In other news, UPS recently announced plans to open a new $260 million, 893,000 square-foot shipping hub in Plainfield, IN, which the logistics company expects will streamline its supply chain and increase profit margins. According to Bakersfield, MRC Global also just opened a new hub in Shafter, CA, as the company faces sharp competition from Amazon and UPS.
Mergers & Analysis
Mid-way through the calendar year, companies beating expectations or in need of major shifts are beginning to look outside their four walls for assets and ideas.
Perhaps as a result, this week brought a wave of rumors surrounding major deals, or the fate of previous ones. In addition to all the talk of Amazon's purchase of Whole Foods — and the potential impact this may have on Sprouts, Instacart and the numerous grocery retailers in the market — half a dozen major companies in the freight transportation space were involved in speculation of their own.
Orient Overseas Container Line (OOCL) again found itself denying a potential takeover from its Chinese rival, and alliance partner, COSCO Shipping. Sources told The Loadstar and The Wall Street Journal the line would be sold for upward of $4 billion as early as next month.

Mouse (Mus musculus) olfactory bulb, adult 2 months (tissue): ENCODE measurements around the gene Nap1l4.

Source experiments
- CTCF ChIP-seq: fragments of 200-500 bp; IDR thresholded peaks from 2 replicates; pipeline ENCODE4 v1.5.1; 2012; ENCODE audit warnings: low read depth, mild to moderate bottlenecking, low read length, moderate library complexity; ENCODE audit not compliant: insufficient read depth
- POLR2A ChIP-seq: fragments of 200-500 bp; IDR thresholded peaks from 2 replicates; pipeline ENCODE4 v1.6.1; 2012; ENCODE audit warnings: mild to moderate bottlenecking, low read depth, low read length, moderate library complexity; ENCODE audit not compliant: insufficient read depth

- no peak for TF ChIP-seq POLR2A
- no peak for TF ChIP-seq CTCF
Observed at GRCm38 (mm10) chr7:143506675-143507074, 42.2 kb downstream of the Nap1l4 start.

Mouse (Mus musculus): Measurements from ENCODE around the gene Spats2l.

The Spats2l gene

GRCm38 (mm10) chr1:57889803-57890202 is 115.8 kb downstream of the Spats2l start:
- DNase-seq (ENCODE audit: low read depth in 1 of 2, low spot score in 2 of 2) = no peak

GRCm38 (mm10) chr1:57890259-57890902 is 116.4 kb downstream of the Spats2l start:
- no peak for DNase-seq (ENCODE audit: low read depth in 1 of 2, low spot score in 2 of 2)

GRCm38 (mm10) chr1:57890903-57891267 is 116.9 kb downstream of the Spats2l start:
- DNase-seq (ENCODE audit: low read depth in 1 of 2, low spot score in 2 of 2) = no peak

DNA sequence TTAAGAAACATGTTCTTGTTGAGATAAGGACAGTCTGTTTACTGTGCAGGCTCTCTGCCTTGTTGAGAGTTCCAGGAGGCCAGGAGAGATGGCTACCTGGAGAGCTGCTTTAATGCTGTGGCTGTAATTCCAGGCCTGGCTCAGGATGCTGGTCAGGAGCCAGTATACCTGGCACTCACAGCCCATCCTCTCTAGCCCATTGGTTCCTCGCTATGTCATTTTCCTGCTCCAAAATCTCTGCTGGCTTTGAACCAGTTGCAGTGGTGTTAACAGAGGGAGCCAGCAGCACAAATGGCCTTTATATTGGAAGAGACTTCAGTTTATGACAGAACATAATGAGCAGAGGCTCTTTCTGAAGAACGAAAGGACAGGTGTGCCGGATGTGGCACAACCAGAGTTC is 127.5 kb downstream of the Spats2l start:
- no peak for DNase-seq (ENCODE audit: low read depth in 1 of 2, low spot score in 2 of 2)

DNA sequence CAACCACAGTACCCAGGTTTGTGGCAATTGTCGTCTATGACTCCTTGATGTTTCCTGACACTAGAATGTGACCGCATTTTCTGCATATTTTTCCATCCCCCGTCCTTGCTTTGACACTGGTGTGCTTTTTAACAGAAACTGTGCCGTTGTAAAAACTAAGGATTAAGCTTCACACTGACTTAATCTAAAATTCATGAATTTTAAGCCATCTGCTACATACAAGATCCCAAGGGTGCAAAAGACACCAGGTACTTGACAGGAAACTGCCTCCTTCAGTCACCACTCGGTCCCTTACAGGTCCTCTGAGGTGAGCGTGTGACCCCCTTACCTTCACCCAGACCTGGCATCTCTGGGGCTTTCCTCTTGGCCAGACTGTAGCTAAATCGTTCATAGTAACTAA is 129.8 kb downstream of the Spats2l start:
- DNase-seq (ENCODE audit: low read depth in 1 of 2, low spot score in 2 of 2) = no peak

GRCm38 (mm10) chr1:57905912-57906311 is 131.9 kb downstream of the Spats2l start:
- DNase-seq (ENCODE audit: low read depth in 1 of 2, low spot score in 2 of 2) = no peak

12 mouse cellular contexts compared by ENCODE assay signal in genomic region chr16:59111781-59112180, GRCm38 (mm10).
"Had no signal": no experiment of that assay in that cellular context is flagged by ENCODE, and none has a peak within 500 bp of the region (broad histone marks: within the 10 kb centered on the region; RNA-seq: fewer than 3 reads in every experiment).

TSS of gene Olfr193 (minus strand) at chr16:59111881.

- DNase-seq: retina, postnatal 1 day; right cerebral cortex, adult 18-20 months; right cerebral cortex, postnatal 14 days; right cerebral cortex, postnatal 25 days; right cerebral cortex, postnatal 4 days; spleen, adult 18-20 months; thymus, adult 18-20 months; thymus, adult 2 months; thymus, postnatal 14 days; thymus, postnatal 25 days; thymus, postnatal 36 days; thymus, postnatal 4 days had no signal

But a whale emerged later this week, potentially threatening any future mega-merger. South Africa rejected the proposed merger between K Line, NYK and MOL, otherwise known as the Ocean Network Express, over antitrust concerns and a history of collusion.
The three lines are all in the top 15 global carriers by capacity, according to Alphaliner data, and their merger would create the sixth largest line. Meanwhile, a combined COSCO and OOCL would create the third largest carrier worldwide. If the Japanese lines' example shows anything, it's that the world may not be ready to accept another large shipping industry merger.
However, other modes of transportation are a different story. XPO Logistics, which rose to prominence through a series of major acquisitions that included Con-Way, is reportedly eyeing new targets. Similarly, rumors of a CEVA Logistics acquisition are gaining prominence, and the global 3PL Geodis may be the main contender, The Loadstar reports.
If just a few of these rumors are true and talks are starting, Amazon and Whole Foods may have been but a drop in a bucket for major acquisitions to happen in 2017.